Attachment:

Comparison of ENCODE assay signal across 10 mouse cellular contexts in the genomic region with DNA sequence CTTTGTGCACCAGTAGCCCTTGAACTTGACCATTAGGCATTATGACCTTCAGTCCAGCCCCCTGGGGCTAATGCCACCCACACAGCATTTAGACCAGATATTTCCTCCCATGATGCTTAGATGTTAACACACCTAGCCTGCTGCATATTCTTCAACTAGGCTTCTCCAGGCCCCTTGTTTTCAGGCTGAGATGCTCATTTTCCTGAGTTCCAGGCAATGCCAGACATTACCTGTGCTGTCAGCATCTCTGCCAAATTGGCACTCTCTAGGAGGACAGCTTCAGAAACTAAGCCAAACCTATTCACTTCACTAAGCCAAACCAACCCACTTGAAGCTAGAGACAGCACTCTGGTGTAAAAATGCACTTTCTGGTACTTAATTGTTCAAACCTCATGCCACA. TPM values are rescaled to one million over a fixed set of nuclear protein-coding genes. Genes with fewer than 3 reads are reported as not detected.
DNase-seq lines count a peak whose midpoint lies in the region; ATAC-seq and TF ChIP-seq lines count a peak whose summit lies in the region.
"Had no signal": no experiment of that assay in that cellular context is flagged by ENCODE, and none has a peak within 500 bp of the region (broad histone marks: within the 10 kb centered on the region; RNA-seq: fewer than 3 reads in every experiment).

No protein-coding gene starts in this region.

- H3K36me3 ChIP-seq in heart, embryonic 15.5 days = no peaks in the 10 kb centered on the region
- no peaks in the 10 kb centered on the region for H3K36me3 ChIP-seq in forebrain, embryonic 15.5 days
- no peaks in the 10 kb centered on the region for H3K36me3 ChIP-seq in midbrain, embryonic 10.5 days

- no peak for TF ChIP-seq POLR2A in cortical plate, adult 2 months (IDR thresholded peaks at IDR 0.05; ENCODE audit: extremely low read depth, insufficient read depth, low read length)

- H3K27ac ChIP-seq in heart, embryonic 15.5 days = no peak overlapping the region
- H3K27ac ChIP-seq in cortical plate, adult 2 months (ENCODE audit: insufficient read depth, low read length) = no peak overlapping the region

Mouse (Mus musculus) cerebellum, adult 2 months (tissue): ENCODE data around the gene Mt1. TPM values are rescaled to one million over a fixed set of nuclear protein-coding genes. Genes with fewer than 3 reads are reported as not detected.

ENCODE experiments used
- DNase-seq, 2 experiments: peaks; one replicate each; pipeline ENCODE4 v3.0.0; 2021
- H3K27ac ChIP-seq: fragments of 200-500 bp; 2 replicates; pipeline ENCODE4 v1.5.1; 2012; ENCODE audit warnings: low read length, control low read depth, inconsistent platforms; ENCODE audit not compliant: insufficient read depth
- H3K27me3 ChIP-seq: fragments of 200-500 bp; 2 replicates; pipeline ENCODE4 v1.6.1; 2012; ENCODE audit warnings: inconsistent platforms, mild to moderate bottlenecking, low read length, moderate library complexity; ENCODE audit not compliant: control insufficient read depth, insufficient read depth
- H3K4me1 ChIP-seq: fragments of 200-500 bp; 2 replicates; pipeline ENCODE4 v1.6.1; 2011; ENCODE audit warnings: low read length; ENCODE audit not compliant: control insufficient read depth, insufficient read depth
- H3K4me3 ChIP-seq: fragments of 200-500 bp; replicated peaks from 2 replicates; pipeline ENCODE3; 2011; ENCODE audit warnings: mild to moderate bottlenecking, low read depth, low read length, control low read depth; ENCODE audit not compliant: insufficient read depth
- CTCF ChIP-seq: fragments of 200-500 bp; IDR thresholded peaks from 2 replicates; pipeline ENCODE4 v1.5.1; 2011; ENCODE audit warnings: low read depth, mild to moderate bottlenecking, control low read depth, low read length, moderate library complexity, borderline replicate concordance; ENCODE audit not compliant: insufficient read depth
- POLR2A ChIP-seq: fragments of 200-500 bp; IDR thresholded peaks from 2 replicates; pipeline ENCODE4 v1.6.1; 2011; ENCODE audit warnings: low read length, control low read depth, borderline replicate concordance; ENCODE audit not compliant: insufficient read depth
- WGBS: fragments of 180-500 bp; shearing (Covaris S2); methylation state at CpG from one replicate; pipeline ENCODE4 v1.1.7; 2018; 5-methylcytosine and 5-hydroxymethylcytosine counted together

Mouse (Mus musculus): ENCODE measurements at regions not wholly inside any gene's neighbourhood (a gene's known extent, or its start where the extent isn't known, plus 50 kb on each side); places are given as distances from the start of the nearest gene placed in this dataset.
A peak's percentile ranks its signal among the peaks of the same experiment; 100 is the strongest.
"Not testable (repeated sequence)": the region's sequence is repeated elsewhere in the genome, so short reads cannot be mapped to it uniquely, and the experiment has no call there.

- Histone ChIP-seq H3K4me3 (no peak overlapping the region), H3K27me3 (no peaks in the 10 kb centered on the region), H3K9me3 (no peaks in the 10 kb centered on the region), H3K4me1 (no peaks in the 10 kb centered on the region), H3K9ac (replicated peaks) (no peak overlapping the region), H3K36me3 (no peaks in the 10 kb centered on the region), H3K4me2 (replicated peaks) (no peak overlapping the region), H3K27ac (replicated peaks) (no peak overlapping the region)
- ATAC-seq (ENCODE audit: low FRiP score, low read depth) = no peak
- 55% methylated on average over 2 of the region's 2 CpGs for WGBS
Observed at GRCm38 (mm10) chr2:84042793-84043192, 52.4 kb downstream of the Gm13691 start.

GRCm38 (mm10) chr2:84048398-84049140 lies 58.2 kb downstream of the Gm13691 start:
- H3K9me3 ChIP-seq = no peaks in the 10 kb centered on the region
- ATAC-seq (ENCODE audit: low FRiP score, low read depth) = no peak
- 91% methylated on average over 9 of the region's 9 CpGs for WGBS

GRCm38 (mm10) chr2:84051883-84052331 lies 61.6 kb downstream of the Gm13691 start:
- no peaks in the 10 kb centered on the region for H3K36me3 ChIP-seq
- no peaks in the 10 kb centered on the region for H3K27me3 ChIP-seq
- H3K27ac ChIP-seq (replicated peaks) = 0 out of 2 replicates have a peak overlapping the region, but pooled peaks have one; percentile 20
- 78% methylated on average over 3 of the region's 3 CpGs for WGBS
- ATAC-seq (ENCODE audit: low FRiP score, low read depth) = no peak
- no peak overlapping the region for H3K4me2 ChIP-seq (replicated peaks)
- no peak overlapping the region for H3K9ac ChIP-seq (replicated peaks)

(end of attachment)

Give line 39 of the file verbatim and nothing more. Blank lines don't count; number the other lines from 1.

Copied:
- no peak overlapping the region for H3K9ac ChIP-seq (replicated peaks)